The other failing of the Music hub on the phone is that there is no option that I can find to show Storage/Cloud/Downloaded music specifically. In the Music app on Windows 8 there is the option to only view music in a certain storage location, especially useful on a phone if you want to only select music that is on SD card storage to prevent a big 3G usage bill each month. Searching for Music in the Xbox Music Store is pretty straightforward however really I think it takes too many screen taps to go from playlist to store, store to song selection and then back to playlist with the new song added.

The Windows 8/RT Music app has been getting a lot of attention recently with updates and I think it’s probably time that Microsoft turned their attention to the Windows Phone Music hub and gave that a matching overhaul to bring the features and UI of the two in closer alignment as it’s needed. I haven’t tried it on the Xbox yet, but I suspect that will probably suffer some of the same fates as the Windows Phone environment. I think if there are a lot of gaps and cracking in which artists you can and can’t stream or setup Smart DJ for then this also needs to be addressed.

It’s a real shame, because I want to like Xbox Music Pass and I almost want to actually give Microsoft £89 a year for a one year subscription, but with simple flaws like this, I just can’t, it’s not practical. I think Microsoft also need to look at making an Xbox Live Gold with Xbox Music Pass bundle where if you renew and buy the two together you get a slight discount.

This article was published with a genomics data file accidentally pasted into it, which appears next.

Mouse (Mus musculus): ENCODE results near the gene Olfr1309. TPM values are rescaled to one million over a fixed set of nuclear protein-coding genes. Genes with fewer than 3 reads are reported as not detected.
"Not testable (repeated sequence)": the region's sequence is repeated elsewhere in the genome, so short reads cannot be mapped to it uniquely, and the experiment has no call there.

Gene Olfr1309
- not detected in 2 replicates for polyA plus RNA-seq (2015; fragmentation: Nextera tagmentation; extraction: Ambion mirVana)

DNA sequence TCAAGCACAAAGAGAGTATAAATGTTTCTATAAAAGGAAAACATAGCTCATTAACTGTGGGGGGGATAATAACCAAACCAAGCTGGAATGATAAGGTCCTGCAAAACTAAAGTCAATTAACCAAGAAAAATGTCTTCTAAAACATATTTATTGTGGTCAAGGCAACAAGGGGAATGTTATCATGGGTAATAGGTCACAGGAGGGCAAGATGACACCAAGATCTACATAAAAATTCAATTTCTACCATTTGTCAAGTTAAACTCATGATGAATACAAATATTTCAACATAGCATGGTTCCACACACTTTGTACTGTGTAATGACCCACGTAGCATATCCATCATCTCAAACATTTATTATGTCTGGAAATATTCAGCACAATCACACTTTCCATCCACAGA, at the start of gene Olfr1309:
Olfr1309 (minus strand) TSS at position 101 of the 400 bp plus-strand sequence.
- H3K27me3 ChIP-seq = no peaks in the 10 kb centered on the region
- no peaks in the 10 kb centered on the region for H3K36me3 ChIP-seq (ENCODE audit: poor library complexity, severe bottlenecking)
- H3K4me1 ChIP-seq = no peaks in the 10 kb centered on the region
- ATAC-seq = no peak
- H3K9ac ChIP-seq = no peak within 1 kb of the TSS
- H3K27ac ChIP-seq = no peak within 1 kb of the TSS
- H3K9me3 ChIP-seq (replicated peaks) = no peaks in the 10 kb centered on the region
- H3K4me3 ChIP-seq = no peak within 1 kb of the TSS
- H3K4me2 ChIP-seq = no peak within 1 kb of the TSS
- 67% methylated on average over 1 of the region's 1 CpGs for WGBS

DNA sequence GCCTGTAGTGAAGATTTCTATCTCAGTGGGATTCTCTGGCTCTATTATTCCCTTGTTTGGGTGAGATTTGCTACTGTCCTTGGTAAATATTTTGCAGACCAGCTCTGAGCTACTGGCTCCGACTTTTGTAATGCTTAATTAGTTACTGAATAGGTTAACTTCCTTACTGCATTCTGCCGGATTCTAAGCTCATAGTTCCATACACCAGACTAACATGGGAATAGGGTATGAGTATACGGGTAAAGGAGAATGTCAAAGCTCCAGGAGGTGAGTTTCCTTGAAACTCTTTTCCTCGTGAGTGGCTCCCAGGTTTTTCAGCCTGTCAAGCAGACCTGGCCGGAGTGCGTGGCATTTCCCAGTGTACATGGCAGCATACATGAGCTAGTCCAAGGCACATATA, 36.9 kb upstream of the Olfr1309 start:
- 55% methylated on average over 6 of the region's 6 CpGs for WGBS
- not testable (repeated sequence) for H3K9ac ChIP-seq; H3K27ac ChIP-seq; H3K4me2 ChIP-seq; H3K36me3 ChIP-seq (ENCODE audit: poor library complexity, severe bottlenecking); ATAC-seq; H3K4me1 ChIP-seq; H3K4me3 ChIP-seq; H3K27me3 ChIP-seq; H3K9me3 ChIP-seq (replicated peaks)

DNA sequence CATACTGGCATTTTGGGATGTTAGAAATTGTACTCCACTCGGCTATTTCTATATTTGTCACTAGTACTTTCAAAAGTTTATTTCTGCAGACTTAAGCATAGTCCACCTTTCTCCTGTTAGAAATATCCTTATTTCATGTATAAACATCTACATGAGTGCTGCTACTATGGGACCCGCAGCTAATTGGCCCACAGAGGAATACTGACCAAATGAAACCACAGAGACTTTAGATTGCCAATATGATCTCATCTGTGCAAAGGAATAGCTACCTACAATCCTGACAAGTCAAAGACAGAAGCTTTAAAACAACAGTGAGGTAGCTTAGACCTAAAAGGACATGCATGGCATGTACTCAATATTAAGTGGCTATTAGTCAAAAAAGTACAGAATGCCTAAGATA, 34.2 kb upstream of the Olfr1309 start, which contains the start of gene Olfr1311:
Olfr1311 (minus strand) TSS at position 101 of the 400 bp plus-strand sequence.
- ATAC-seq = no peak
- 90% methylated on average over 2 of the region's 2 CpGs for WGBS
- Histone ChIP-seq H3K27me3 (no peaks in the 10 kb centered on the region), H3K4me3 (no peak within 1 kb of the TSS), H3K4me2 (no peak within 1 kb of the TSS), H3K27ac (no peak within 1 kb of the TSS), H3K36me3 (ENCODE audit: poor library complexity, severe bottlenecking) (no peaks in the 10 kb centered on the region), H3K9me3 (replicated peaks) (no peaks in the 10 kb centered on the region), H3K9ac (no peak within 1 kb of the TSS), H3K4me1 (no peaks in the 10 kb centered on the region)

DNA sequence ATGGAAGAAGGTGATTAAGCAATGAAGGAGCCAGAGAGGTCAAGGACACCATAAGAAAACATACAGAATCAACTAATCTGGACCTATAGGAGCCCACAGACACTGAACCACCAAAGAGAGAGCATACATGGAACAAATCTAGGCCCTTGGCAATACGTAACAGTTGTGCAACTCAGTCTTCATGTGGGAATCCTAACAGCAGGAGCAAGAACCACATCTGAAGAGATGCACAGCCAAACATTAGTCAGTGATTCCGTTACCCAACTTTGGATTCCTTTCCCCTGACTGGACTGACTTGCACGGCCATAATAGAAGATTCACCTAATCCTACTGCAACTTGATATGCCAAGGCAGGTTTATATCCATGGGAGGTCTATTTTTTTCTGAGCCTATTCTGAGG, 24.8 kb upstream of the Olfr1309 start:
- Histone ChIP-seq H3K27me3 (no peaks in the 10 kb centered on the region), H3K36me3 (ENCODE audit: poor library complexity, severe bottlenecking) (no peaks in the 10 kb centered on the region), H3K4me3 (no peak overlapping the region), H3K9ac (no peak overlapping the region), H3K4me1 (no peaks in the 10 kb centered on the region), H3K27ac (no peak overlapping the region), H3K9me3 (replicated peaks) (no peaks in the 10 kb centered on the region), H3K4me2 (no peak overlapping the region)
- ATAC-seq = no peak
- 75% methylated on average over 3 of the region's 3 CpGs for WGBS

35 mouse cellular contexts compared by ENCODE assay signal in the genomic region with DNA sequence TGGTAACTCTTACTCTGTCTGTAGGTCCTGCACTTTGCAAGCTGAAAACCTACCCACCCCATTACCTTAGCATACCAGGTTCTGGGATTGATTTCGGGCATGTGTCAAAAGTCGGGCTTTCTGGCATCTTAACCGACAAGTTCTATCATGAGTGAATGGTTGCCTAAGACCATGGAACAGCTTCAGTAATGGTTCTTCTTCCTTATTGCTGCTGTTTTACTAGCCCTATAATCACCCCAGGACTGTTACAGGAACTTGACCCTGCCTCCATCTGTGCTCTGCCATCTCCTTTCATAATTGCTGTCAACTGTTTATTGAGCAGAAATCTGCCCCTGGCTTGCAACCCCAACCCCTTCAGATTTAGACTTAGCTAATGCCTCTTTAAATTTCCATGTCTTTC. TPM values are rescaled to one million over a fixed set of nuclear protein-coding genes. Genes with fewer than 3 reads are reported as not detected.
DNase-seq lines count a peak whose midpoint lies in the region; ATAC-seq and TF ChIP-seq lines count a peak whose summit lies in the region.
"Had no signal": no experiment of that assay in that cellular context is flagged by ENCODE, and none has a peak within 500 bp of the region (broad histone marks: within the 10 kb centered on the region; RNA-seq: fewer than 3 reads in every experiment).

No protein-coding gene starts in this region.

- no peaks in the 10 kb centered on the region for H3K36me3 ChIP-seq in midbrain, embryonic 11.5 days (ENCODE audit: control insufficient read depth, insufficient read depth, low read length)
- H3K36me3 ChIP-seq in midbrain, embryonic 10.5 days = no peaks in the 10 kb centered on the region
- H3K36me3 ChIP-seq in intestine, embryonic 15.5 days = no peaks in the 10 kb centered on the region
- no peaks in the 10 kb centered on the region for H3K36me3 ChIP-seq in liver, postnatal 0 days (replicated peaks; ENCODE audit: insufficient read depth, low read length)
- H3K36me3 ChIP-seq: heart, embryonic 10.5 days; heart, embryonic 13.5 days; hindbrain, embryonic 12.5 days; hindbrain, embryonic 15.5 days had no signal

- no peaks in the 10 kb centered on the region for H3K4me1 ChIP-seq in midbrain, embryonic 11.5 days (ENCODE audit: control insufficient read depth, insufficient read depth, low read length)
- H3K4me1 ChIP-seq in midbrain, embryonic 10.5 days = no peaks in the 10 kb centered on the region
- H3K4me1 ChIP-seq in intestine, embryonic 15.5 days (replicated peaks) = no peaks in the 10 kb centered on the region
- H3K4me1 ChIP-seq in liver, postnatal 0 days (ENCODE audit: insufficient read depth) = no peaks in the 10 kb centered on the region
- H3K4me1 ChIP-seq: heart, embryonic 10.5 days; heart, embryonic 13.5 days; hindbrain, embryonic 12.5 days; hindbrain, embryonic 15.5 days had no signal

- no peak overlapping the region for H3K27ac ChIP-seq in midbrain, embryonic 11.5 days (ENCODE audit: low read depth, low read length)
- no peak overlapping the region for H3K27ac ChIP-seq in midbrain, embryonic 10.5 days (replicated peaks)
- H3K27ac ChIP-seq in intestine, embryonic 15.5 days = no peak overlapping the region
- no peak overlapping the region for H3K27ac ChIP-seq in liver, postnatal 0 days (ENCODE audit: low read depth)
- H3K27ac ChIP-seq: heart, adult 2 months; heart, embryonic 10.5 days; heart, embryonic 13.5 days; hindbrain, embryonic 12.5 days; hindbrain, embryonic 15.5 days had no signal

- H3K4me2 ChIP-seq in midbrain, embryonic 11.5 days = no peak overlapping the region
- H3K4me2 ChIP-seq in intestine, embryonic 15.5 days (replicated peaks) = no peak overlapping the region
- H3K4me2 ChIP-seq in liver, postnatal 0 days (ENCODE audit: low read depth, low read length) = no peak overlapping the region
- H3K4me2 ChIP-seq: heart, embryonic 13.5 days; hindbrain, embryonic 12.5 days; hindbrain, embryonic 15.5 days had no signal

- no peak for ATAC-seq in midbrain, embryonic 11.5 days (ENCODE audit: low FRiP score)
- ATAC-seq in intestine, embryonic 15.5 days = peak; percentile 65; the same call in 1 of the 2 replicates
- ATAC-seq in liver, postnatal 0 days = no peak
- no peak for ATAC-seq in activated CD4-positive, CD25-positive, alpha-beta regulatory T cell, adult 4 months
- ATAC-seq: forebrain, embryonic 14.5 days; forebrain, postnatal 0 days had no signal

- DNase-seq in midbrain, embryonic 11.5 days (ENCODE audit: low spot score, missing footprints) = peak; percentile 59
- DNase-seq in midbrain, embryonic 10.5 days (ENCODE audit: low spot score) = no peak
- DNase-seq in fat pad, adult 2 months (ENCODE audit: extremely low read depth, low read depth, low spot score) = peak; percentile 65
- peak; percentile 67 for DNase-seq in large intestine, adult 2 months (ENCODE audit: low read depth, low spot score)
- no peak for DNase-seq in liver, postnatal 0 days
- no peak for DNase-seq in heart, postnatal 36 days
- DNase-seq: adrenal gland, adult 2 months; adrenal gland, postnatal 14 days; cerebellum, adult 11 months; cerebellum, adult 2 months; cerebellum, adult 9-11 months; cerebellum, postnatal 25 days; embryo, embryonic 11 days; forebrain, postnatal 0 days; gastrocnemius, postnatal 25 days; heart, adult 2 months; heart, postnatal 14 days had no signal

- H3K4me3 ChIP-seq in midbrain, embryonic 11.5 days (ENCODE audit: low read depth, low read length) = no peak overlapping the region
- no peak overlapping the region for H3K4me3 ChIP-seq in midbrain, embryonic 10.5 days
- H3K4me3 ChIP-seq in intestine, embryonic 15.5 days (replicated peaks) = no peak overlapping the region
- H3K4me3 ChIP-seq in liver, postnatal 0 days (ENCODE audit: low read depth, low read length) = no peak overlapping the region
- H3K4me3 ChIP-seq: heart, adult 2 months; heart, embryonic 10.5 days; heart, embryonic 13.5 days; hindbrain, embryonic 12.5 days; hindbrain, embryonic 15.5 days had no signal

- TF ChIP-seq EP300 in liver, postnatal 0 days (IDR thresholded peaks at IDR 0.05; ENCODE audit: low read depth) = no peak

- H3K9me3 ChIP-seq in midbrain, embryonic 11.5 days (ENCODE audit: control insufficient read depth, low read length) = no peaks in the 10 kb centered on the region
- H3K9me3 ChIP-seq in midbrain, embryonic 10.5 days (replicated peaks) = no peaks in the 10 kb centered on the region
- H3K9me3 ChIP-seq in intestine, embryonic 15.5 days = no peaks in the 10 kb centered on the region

Music Syncing and the Cloud in Windows 8

Quite, quite some time ago, I posted here (http://richardjgreen.net/2009/11/26/music-library-masterpiece-part-1/) about all of the work I had put into my music library like naming the files, folders updating ID3v2 tags and applying Folder.jpg and embedded album art to all the tracks.

The updated version of the Windows 8 Music app includes a feature now where if you allow it to scan your music library and match songs to those in the Xbox Music Store then you can get streaming access to those files on any other Windows 8 or Windows RT device linked to your Microsoft ID.

This is a brilliant feature, truly great as it means I can, for example, have my full library at home and my core listening taste available physically in the office for tune-out project work listening, then if I want to listen to something out of the ordinary, Xbox Music will allow me to stream it as it knows I already own it from either physical CD ripped or from another download service like Amazon MP3.

The problem is, I used Amazon as my data source when I updated all my music previously, and it appears that some of the album and track titles, mainly around versions and editions varies between the two which means that not all of my music has been detected and as such isn’t all available in the cloud.

Bummer. Music Masterpiece Mk. II I sense in the works.

As for the feature as a whole, I think it’s missing one thing to complete the picture. The ability to stream music which was matched on your Windows 8 PC to your Windows Phone 8 device and your Xbox. That would complete the holy three screens and the cloud trinity for me.

Music Library Masterpiece: Part 2

As my music library undertaking continues to get the better of me, I thought I’d post about a few things that have happened since I last wrote anything: